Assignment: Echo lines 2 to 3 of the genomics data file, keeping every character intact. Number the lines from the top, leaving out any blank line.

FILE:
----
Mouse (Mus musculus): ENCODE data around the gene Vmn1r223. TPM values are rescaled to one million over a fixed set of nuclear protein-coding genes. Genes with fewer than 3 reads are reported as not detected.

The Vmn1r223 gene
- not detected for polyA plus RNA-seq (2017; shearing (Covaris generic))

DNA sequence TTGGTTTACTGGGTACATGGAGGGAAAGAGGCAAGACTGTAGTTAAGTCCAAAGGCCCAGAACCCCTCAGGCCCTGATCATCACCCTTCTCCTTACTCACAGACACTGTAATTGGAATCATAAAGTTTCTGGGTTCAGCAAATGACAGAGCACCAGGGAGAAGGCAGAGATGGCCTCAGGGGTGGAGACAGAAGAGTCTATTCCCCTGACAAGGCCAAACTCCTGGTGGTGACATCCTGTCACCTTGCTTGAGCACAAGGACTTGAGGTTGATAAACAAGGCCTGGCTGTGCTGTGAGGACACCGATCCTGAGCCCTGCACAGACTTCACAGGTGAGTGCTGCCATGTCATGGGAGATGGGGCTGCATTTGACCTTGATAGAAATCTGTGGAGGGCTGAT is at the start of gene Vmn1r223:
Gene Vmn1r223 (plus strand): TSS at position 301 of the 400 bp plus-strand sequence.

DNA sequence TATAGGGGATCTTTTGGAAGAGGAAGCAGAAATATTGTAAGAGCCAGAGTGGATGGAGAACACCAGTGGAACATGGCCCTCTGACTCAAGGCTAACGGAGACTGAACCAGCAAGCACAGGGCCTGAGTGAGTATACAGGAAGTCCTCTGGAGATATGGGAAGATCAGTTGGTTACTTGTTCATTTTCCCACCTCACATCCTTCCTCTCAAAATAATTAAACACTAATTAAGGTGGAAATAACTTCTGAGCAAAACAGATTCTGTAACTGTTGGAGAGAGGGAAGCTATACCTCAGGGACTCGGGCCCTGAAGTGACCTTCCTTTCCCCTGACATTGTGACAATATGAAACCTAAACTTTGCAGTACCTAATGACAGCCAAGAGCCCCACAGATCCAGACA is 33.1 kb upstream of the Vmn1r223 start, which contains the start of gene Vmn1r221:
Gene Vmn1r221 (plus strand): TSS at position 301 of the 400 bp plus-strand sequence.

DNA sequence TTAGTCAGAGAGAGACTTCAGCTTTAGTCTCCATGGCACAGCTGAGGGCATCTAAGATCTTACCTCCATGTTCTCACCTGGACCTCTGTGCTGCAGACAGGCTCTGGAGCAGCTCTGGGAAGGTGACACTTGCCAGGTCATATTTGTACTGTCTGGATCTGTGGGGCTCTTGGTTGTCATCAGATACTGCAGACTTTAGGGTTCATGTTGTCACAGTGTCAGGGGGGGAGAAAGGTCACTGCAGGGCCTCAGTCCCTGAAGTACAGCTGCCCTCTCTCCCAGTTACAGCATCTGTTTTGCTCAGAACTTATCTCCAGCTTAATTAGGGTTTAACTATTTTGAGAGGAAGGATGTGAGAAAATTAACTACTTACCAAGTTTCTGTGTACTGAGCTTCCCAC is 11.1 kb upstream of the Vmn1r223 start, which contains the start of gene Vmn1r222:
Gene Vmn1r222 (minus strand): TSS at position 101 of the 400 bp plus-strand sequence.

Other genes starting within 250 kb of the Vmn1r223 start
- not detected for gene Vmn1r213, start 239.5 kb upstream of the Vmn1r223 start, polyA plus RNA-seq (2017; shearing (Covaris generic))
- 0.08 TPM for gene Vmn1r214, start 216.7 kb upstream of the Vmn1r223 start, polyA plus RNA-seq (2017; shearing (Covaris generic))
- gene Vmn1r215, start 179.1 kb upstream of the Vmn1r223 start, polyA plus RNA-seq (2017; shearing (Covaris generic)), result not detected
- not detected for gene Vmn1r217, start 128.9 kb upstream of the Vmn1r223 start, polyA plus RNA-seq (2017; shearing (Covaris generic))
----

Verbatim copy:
The Vmn1r223 gene
- not detected for polyA plus RNA-seq (2017; shearing (Covaris generic))